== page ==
Kathryn Bayne, PhD, DVM, is the Associate Director of the Association for Assessment and Accreditation of Laboratory Animal Care International. She is an authority on nonhuman primate behavior and environmental enrichment programs for primates, dogs, cats, and swine. She is a Diplomate with the American College of Laboratory Animal Medicine (ACLAM). She was also a member of the ILAR committees that developed the 7th edition of the Guide for the Care and Use of Laboratory Animals (1996), and Psychological Well Being of Nonhuman Primates (1998).
Christopher Cunningham, PhD, is a Professor of Behavioral Neuroscience at the Oregon Health & Science University. He is known for his expertise on rodent behavior and as a recognized expert on phenotyping of genetic animal models, including transgenic and knockout mice. He is also an ad hoc consultant to the Association for Assessment and Accreditation of Laboratory Animal Care International.
Anne-Dominique Degryse, DVM, is the Head of Laboratory Animal Resources at the Centre de Recherche Pierre Fabre in France. She is a laboratory animal medicine specialist and the Treasurer of the European Society of Laboratory Animal Veterinarians. She is also a member of the Council of the Association for Assessment and Accreditation of Laboratory Animal Care International.
Ronald Dubner, PhD, DDS, is the Chair of the Department of Oral & Craniofacial Biological Sciences at the University of Maryland Dental School. Dr. Dubner is a leading expert on pain research. He was the first to identify specific pain-sensing cells (nociceptors). He is the former Chief of the Neurobiology and Anesthesiology Branch of the National Institute of Dental Research, NIH. He is the former Chief Editor of the journal Pain, the official publication of the International Association for the Study of Pain, and sits on the editorial board of Brain Research.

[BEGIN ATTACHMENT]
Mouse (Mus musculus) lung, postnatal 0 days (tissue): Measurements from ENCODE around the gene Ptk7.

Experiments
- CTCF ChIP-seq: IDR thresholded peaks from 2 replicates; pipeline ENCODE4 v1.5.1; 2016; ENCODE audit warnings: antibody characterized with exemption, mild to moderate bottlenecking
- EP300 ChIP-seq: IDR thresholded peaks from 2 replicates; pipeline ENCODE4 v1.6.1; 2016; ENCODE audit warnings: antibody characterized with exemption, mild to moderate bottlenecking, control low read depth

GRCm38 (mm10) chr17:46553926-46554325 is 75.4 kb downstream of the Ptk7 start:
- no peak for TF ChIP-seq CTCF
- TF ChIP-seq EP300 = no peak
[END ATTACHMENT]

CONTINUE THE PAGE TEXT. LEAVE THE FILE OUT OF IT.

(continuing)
Hugh Evans, PhD, is a Professor of Environmental Medicine at the New York University School of Medicine. His research has investigated how chemicals in the environment or workplace contribute to learning impairment, attention deficit hyperactivity disorder, or altered diurnal cycles. He is a Fellow in Psychopharmacology and past President of the Committee on Animal Research and Ethics of the American Psychological Association, and a past President and Director of the Behavioral Toxicology Society. He served on the Executive Committee of the Board of Trustees of the Association for Assessment and Accreditation of Laboratory Animal Care International.
Martha Johnson Gdowski, PhD, is an Assistant Professor of Neurobiology and Anatomy at the University of Rochester. Her research program seeks to uncover